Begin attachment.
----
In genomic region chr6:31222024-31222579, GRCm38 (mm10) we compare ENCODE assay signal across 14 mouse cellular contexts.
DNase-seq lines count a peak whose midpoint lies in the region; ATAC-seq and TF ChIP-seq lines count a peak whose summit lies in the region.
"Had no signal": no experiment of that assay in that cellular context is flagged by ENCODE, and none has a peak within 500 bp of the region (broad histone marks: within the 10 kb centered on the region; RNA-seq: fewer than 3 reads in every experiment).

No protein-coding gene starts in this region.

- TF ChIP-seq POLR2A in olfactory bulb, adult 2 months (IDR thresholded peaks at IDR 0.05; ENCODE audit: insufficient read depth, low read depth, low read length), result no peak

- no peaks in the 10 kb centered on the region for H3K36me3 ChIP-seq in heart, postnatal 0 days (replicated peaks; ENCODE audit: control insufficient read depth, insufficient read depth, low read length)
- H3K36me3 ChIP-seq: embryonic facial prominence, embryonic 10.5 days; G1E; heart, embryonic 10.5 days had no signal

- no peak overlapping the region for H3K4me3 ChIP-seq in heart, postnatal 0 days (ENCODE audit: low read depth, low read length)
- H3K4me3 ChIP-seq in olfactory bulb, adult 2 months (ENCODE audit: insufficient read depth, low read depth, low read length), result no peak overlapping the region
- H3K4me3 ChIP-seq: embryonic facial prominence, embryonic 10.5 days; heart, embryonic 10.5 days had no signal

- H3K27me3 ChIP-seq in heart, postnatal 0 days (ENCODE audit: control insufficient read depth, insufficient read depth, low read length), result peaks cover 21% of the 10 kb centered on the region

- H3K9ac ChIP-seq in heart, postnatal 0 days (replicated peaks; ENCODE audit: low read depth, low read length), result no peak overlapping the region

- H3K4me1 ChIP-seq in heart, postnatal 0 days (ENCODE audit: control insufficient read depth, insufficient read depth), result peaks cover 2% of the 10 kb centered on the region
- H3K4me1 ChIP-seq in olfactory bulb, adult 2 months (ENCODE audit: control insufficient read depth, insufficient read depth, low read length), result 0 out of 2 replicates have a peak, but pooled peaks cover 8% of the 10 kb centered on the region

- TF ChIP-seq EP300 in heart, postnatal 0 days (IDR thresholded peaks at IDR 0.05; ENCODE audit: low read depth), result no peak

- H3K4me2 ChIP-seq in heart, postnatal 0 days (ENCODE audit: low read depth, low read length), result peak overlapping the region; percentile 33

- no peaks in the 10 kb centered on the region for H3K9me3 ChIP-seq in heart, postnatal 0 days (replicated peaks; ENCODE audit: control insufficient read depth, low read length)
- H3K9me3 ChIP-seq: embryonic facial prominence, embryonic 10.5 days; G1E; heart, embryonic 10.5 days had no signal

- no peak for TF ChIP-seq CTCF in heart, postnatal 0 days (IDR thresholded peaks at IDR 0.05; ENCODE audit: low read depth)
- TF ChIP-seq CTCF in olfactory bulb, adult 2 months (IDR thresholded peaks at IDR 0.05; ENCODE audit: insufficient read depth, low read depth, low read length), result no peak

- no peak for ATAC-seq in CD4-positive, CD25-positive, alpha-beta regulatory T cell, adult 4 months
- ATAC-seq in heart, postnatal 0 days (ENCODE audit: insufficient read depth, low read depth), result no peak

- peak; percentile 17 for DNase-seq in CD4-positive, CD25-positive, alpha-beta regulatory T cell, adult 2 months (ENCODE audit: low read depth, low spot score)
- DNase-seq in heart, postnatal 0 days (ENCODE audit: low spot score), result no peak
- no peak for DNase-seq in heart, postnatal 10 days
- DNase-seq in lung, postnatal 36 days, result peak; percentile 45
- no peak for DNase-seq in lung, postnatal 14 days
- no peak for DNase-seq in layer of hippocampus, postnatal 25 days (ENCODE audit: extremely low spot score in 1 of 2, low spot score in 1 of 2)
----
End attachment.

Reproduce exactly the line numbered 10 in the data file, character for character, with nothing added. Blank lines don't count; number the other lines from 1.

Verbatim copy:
- H3K4me3 ChIP-seq: embryonic facial prominence, embryonic 10.5 days; heart, embryonic 10.5 days had no signal